Dog Bites

Dog bites are a dog behavior that should never be ignored

I’m Judith Haughton my dog’s name is Sailor.    I called Jim Burwell because I was giving up on Sailor because he was biting me and he was peeing in the house.  On the other hand he was affectionate and loving with children.  I called Jim and Jim told me I was not giving Sailor the structured environment he needed.

He told me I needed to work on Sailor’s obedience skills, taking him on structured walks so Sailor learned that when I asked him for something, he gave it to me which taught Sailor who the leader is.  He also taught me how to teach Sailor “off ” when I wanted him to stop a behavior.

We worked over the course of 3 weeks and Sailor is a much better dog.  He has stopped biting me, he listens to my commands.  He also gets along well with my cat which was a big problem.

Jim’s program has given me a lot more hope that Sailor is going to fit very well into our family and be a great dog.

Review: Aggressive Dog

Aggressive dog trainingHi, I’m Meg Malone and my dogs are Shadow and Blue.  I called Jim Burwell because I was having problems with my dog Shadow, he was showing aggression.

Shadow nipped at the little 2 yr old next door and also showed aggression towards a teenage boy down the street.  So I called Jim to help me out with my dog’s behavior. She also had some bad fence aggression, barking a lot and digging in the yard.

Jim  came and we started implementing the strategies that he advised which included lots of structure for my dog, walking my dog and other strategies. All were easy to implement.

 Even in working just the first week I saw improvement in my dog.  Her attitidue, and bad behaviors were changing. This change will take continued work on my part. They are doing great – so much better that I know this works when I work the plan.

I am extremely pleased and my dogs are doing great!  I highly recommend Jim Burwell’s training program

Dog Aggression Agitates Lifestyle of Laid Back California Dog Owners

Fighting between family dogs

Fighting between family dogs

Fighting between family dogs

Fighting between family dogs

Family dog aggression precipitated an email to me from a lady in California (she found me on the internet) who is desperate for help with her two dogs.  She has 2 dogs, a 4 yr. old doodle dog and a 7 yr old terrier – both rescue dogs.

This is one of the more interesting stories I’ve heard about dog aggression.  A couple of years ago she was preparing to take her two dogs for a walk.  She got them on their leashes, and headed out the door for a typical daily walk, not knowing disaster awaited.   A neighbor had left a bag of dog treats on the front porch.  The dogs were no sooner out the door when they both discovered the dog treats at the same time. Well, you guessed it.  A major dog fight ensued and, as she so aptly explained, it was a war zone right there on my front porch.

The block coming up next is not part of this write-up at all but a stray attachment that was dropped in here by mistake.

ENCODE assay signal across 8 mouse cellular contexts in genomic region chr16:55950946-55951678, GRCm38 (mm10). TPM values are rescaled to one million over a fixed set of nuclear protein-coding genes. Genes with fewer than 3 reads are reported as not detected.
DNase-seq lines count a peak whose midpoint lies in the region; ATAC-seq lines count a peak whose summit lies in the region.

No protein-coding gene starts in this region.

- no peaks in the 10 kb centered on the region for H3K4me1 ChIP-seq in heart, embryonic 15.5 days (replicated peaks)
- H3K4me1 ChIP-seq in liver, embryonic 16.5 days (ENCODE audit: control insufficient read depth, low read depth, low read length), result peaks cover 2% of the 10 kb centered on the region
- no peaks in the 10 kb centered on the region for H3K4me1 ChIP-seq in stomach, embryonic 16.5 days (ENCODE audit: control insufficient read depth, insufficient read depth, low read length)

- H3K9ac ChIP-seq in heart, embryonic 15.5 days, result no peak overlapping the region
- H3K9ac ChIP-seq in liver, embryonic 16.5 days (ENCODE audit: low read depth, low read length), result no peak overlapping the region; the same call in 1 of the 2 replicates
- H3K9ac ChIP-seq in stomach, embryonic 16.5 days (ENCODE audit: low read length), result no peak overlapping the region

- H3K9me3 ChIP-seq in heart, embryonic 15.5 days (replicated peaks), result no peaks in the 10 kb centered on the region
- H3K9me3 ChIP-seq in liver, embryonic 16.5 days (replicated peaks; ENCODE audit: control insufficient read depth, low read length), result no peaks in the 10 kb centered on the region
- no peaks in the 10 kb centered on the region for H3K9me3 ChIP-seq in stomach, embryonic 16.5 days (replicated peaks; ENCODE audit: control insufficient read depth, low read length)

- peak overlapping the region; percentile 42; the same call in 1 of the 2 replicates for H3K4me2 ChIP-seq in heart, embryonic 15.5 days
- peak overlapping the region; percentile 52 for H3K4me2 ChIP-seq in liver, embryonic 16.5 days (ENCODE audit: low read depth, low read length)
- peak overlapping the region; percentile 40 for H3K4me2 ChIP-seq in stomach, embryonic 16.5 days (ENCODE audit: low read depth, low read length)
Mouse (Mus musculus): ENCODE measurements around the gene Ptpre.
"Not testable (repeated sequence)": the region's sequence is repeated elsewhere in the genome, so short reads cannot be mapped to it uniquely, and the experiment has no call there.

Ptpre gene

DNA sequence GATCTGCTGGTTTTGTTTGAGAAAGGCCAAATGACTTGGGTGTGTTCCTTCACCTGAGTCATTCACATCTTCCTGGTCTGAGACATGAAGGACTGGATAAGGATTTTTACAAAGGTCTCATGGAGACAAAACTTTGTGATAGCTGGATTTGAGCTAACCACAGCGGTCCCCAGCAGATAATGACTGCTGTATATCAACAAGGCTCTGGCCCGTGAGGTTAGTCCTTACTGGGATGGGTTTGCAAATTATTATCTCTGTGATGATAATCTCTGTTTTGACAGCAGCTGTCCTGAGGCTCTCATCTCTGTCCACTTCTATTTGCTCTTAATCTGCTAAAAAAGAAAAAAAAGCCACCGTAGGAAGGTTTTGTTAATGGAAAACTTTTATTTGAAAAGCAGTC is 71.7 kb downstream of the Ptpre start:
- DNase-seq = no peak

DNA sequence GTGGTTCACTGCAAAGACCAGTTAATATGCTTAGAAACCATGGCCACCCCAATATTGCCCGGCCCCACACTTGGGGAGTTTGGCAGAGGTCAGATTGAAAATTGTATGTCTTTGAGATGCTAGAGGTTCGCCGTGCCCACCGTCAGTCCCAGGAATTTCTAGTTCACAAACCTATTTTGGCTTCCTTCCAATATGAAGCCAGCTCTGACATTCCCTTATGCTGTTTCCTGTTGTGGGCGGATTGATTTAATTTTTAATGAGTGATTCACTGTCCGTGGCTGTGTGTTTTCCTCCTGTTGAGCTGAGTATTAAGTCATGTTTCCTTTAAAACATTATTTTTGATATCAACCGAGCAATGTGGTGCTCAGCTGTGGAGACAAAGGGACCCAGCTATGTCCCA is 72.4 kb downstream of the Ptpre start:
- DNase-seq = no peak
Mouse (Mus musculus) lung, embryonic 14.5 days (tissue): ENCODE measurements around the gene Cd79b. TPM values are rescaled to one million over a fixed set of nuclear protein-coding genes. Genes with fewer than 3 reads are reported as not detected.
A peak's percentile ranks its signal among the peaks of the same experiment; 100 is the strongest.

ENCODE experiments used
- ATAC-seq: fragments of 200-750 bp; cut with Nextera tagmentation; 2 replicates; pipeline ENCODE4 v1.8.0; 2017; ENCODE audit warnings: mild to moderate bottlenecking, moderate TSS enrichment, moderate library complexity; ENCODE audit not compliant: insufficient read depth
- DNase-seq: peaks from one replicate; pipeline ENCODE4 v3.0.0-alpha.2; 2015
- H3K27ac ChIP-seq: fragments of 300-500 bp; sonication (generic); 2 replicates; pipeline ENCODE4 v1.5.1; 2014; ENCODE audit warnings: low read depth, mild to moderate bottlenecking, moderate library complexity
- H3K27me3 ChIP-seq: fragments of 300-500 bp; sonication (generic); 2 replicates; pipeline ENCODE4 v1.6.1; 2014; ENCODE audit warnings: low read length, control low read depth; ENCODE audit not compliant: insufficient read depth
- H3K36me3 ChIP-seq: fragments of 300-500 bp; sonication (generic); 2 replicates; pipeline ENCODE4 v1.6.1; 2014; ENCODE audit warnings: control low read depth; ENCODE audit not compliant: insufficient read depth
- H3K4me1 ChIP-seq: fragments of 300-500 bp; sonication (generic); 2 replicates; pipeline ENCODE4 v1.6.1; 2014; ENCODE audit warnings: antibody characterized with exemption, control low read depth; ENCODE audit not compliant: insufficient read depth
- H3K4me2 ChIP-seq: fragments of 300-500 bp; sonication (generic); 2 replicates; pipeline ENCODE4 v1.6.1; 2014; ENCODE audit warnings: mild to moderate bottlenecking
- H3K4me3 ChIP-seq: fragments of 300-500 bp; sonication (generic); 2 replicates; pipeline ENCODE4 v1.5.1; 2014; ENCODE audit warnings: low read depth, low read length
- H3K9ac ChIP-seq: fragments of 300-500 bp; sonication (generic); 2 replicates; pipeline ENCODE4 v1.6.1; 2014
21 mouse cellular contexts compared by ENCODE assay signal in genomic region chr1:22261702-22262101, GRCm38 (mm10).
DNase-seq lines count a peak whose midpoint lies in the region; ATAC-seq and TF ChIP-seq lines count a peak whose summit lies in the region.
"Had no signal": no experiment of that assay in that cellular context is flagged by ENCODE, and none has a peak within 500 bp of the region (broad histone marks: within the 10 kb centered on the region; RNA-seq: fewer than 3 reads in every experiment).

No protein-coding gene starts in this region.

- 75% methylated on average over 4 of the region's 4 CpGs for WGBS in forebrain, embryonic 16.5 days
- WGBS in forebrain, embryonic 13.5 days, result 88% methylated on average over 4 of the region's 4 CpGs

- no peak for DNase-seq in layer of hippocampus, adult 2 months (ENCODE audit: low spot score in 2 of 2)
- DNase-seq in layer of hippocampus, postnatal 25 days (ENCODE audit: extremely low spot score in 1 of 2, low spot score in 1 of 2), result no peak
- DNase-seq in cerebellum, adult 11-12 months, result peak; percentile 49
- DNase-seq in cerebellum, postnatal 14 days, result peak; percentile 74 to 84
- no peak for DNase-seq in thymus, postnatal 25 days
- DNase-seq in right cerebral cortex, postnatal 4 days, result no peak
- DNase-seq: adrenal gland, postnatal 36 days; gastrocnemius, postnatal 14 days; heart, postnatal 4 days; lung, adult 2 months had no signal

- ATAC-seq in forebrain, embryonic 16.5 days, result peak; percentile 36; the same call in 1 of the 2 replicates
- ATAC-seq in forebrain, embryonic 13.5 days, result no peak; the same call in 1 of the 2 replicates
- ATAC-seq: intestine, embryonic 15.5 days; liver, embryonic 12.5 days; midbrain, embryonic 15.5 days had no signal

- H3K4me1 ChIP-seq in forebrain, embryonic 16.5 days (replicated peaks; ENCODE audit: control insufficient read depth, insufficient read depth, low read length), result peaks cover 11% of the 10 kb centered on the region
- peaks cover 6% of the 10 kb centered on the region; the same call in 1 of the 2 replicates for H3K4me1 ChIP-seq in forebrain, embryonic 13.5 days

She immediately called a trainer and began extensive dog training that lasted for a year.  This was followed by calling in a dog behaviorist, but all to no avail.  She has them to the point now, where they tolerate each other, but things are still tense and very very stressful at home.

Suggestions had been made to “re-home” one of the dogs.  The husband refuses.  If you’ve had the dogs for as long as they have, I would be hard pressed to “find another home” for one of my dogs!  I would exhaust every single avenue to fix the problem.

So, what’s this dog aggression in California got to do with me, I’m sure you’re asking.  That’s where the email comes in.  She has set up  a consultation with me, as it turns out she will be in Houston next month visiting friends.

There are still many unanswered questions, such as “why is it the wife’s responsibility to deal with the dogs 24/7?  Hmmm, something’s up there.  No husband participation?  Fights amongst dog house mates usually always occur around one or both owners and generally between (not always), dogs of the same gender.

Could it be squabbles over pack status? Resources like food or owner affection?  More will be revealed when I receive the completed “canine questionaire”.

Stay tuned as this saga unfolds and we find more pieces completing the puzzle, once again restoring a peaceful and rewarding relationship between these two dogs and their owners.

“Be as concerned about the trainer of your dog, as you are the teacher of your children.”  And remember,

“Opportunity Barks!”

Jim Burwell,

 Jim Burwell’s Petiquette


When Dogs Attack Walkers, Runners, Bicyclists

I received an email from a lady asking me about helping with training walkers, runners and bikes in deterring dog attacks effectively and safely.  Interesting request.


The actual activities of walking, running and biking (motion activities) all tend to elicit the prey drive in dogs.  While avoidance is the best cure for the problem, it doesn’t take into consideration the seemingly “out of nowhere” surprise appearance of dogs, taking you completely off guard.  And, to complicate things even worse, you don’t know the intentions of the dog.

You can break it down into two categories:  Over friendly and aggressive.  Of course the over friendly may still chase after you and nip at your heels or legs, BUT the aggressive dog is different.  Here are some suggestions:

  • Don’t make direct hard eye contact.  Body language counts
  • Turn sideways, giving a calming signal.  DO NOT RUN.
  • Keep your arms and hands down and tight by your side

The following defensive tools may work on some dogs:

  • Air horn
  • Where legal, pepper spray
  • Direct Stop is a Citronella spray (available at PetSmart and PetCo
  • Defendabrella – a small tote umbrella to suddenly pop open to scare the dog
  • Having a “sacraficial” garment (old shirt, sweater) around your waist to offer up to the dog instead of you.
  • Always carry your cell phone and call for help if you can.

The safest is to avoid routes where dogs are known to be loose.  Change routes.  Plan you activities on routes where there are a lot of people.  The safety in numbers idea.  Have loose dogs picked up by the local dog catcher.  Make irresponsible people aware of leash laws and in Texas, Lillian’s Law  – 1st and 2nd degree felonies for owners who’s dogs attack when unprovoked.